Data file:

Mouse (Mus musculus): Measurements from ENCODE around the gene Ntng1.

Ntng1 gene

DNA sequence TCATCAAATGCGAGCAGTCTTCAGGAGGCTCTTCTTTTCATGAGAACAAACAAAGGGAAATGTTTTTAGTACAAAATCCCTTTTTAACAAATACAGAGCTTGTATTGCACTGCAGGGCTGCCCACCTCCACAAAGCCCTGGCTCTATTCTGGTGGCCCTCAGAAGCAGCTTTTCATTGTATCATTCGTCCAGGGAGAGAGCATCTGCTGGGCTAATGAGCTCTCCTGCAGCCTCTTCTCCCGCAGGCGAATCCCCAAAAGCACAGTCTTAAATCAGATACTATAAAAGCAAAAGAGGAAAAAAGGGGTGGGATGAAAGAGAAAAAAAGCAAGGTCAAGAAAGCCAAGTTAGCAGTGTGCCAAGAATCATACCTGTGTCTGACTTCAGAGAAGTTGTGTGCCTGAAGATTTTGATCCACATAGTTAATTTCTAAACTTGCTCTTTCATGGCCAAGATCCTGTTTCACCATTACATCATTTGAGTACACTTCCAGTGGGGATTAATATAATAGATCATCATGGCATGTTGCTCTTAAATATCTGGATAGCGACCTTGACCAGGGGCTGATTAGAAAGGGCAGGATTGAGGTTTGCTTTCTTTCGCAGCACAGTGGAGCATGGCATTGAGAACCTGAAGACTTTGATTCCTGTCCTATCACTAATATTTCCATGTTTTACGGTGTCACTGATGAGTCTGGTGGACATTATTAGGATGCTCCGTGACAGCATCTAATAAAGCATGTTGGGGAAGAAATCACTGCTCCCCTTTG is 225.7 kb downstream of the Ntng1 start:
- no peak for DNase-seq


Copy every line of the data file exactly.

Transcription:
Mouse (Mus musculus): Measurements from ENCODE around the gene Ntng1.

Ntng1 gene

DNA sequence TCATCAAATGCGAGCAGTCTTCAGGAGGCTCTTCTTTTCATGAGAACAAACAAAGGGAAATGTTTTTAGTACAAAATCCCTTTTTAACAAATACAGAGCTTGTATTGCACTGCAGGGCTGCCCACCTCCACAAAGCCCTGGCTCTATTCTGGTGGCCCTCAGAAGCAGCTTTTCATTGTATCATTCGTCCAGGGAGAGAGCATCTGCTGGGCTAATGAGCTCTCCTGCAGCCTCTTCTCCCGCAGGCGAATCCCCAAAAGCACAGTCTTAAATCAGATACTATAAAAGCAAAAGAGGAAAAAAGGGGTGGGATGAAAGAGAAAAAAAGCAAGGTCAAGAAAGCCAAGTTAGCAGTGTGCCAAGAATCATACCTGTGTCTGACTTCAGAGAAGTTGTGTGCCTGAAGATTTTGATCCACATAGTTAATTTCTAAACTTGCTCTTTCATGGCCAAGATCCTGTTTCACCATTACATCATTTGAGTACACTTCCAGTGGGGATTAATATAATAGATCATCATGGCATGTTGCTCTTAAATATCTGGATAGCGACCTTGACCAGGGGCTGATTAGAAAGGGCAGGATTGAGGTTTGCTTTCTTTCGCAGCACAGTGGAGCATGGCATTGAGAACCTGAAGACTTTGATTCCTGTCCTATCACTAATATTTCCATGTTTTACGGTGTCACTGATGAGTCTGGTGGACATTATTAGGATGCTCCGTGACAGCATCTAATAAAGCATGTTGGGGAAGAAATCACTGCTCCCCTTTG is 225.7 kb downstream of the Ntng1 start:
- no peak for DNase-seq